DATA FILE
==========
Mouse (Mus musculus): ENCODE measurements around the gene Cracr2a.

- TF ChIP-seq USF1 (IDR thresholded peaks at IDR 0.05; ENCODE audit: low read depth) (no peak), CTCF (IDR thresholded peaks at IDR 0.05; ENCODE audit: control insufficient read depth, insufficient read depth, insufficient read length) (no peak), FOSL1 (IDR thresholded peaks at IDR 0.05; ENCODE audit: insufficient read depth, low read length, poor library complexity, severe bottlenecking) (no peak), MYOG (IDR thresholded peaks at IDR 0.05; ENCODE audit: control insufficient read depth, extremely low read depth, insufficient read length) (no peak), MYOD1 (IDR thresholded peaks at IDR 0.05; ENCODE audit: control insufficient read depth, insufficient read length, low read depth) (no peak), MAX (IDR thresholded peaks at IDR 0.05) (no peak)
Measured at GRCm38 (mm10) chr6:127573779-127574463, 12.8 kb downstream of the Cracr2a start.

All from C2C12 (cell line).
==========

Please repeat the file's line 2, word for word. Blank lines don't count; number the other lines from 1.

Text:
- TF ChIP-seq USF1 (IDR thresholded peaks at IDR 0.05; ENCODE audit: low read depth) (no peak), CTCF (IDR thresholded peaks at IDR 0.05; ENCODE audit: control insufficient read depth, insufficient read depth, insufficient read length) (no peak), FOSL1 (IDR thresholded peaks at IDR 0.05; ENCODE audit: insufficient read depth, low read length, poor library complexity, severe bottlenecking) (no peak), MYOG (IDR thresholded peaks at IDR 0.05; ENCODE audit: control insufficient read depth, extremely low read depth, insufficient read length) (no peak), MYOD1 (IDR thresholded peaks at IDR 0.05; ENCODE audit: control insufficient read depth, insufficient read length, low read depth) (no peak), MAX (IDR thresholded peaks at IDR 0.05) (no peak)